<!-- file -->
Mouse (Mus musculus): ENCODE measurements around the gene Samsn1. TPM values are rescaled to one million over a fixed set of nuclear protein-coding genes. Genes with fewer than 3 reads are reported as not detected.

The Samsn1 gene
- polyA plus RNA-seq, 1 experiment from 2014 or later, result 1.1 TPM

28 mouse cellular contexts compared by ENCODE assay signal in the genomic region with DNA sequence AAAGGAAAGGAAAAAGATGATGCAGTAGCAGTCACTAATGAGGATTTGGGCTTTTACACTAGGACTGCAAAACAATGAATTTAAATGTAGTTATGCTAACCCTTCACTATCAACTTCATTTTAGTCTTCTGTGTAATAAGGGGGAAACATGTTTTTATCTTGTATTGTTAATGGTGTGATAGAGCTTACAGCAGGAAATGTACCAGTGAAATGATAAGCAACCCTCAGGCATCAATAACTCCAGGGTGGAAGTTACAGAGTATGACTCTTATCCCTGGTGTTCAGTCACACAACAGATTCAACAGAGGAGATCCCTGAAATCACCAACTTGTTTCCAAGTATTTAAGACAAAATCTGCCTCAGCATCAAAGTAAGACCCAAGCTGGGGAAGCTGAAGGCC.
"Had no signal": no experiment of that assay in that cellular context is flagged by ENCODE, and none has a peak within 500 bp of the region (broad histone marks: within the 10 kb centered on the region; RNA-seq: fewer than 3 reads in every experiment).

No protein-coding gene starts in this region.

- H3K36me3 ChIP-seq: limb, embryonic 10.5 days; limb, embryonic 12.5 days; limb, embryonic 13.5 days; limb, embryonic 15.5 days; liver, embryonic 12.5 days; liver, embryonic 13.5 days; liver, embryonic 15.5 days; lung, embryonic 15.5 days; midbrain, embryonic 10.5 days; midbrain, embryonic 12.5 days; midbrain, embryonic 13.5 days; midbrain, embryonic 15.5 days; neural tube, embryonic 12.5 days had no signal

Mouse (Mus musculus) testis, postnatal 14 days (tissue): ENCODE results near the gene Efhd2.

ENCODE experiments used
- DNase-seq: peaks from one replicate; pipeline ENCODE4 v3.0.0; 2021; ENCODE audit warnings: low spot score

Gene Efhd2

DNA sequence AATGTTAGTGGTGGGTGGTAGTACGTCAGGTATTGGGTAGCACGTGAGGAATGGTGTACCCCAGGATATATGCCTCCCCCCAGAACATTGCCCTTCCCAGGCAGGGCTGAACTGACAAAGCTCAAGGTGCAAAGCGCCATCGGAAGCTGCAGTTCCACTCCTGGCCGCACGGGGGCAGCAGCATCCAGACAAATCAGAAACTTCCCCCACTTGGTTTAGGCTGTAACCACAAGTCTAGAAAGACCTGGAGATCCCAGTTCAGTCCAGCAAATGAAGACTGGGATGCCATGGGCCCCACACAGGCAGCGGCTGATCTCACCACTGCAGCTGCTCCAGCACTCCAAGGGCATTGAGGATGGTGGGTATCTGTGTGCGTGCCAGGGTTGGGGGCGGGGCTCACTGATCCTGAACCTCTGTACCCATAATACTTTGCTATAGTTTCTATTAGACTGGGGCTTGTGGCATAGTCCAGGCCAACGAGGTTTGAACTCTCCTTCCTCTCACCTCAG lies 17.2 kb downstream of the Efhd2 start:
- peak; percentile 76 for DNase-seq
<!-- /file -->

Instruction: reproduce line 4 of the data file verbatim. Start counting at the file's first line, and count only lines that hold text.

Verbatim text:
28 mouse cellular contexts compared by ENCODE assay signal in the genomic region with DNA sequence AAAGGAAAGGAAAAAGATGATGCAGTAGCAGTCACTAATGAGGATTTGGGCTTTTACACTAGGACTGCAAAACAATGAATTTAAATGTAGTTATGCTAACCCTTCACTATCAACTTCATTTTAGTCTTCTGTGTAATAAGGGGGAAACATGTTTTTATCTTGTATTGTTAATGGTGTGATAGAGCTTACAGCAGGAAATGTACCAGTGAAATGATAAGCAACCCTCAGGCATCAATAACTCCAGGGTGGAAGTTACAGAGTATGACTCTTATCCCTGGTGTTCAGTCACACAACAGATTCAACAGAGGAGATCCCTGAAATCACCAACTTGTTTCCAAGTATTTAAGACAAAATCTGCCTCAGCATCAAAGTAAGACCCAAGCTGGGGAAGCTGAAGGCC.